The week in higher education – 24 May 2018

The good, the bad and the offbeat: the academy through the lens of the world’s media

May 24, 2018
Week in HE cartoon 24 May 2018

The idea of a “Scully effect” – the notion that women have been encouraged to take up careers in science by watching Gillian Anderson’s escapades as FBI agent Dana Scully in The X-Files­ – is nothing new. But now the theory has been backed up by, well, science. Production company 21st Century Fox asked the Geena Davis Institute on Gender in Media to investigate whether women who watched the science fiction television series were more likely to work in science, technology, engineering or mathematics – and the answer was that they were. Women who had viewed The X-Files regularly were 50 per cent more likely to work in STEM, and 63 per cent of those who worked in STEM said that Scully had been a role model for them, according to the US magazine Fast Company. It would be wishful thinking to believe that a TV series featuring an ethnic minority vice-chancellor would solve another of the academy’s diversity woes – and it’s questionable whether it would make good entertainment – but it might be a start, at least.


An official survey that aimed to assess the impact of international students on UK universities has been withdrawn after concerns were raised that it was flawed and contained loaded questions. The survey, set up by the Migration Advisory Committee – the body that advises the Home Office on immigration policy – was circulated among students to gauge their opinions on overseas classmates. But academics said that the survey did not seem to verify users, leading to risks that it could be completed by anyone, while also claiming that it contained potentially leading questions. Tanja Bueltmann‏, a professor of migration history at Northumbria University, said that the survey was “completely invalid and must never be used as evidence to inform policy”, the BBC reported on 18 May. The committee still appeared to defend the survey in its statement withdrawing it, stating that it “had the potential to show a very positive view of international students”. But we should probably be thankful that this latest Home Office-related immigration blooper was stopped before it became bigger news.


UCL president Michael Arthur became an obvious target for the Brexit-supporting press last week after warning that the UK risked falling to 20th in the world for higher education and research, and then conceding that the number had been “plucked…out of the air”. Professor Arthur, who made the comments during a parliamentary committee hearing on Brexit, was careful to couch his warning as a “worry” rather than a definitive statement of fact, but that didn’t stop “Project Fear Watch” from spotting an opportunity. “A university boss has admitted that he made up a claim that British universities would plummet in the world rankings because of Brexit,” was the predictable Daily Express response on 16 May. It seems that vice-chancellors have still to learn the lesson that spreading doom and gloom only plays into Leavers’ hands, but it is difficult to know what to do if you genuinely think UK research will lose out from Brexit.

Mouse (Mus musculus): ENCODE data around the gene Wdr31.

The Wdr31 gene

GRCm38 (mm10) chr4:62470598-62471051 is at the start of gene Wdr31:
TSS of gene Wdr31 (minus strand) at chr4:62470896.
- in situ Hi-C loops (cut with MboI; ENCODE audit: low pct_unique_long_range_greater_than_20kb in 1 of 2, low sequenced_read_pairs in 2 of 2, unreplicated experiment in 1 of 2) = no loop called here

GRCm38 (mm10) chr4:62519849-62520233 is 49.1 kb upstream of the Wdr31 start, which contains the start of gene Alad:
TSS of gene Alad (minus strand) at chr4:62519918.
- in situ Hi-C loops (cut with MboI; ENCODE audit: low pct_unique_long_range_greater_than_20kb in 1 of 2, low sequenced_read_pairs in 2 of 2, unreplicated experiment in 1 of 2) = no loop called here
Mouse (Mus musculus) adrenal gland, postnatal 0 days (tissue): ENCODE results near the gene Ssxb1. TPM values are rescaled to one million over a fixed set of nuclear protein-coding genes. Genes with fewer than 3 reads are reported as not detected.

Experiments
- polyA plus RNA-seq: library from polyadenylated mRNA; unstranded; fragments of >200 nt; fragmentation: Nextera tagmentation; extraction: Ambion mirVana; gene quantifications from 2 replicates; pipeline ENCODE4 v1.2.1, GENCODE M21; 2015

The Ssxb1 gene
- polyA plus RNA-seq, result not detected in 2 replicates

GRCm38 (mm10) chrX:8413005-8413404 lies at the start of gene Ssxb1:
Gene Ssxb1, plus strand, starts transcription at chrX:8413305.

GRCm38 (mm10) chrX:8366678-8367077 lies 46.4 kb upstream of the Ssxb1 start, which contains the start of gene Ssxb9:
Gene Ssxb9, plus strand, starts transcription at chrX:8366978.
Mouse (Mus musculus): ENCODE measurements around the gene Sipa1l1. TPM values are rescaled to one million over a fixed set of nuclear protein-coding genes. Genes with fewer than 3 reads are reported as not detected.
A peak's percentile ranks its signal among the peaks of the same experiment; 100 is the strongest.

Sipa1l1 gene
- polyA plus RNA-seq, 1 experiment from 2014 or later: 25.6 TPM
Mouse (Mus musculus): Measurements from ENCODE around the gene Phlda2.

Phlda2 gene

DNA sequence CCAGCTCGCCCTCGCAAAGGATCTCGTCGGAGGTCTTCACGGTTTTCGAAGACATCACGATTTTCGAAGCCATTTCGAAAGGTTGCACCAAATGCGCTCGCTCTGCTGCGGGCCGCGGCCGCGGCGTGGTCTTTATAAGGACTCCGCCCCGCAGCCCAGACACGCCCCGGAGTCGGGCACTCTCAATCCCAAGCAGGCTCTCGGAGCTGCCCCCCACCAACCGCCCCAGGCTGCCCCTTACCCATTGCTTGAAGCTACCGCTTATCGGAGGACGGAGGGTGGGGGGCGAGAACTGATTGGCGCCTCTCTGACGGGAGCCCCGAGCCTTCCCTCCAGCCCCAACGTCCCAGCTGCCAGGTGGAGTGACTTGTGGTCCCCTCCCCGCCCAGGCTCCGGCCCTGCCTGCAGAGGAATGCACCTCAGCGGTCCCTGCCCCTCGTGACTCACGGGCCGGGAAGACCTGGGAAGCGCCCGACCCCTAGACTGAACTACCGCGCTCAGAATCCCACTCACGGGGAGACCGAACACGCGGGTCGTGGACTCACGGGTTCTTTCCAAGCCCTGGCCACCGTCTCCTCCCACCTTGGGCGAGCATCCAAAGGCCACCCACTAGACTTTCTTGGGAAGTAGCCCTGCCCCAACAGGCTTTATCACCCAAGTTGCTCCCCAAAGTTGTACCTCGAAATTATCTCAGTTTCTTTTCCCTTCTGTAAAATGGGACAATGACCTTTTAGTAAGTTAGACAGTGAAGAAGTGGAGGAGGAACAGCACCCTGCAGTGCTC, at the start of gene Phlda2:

It is well known that ravens tend to be the opposite of bird-brained, but now it appears that they have been managing to meddle with high-level astrophysics experiments by making icy drinks to keep cool. According to a Forbes article on 15 May, the birds have caused a lot of head scratching at the Advanced Laser Interferometer Gravitational-Wave Observatory in the US by pecking away ice from frozen pipes in a bid to create their own “snow cones” (a kind of slushy ice drink). Of course, pecking pipes intended to help pick up the faintest ripples in space-time played havoc with the academics’ work until a graduate student managed to prove that the ravens were to blame. But at least the birds had a logical motive, unlike the weasel that managed to shut down Europe’s Large Hadron Collider by chewing through some cables, electrocuting itself in the process, presumably just for kicks.


All eyes were on Windsor at the weekend for the wedding of Prince Harry and Meghan Markle – and, while academia as a whole might be more resistant than the general population to the charms of royal nuptials, it certainly kept two engineering students at the University of Cambridge occupied. James Gard and Jamill Jami used Lego to build brick likenesses of the bridge and groom as well as St George’s Chapel, the wedding venue, BBC Radio Cambridgeshire reported. “Tidying the place up took almost as long though, and we’re pretty sure we’ll be treading on the odd rogue piece for weeks to come,” the broadcaster noted.

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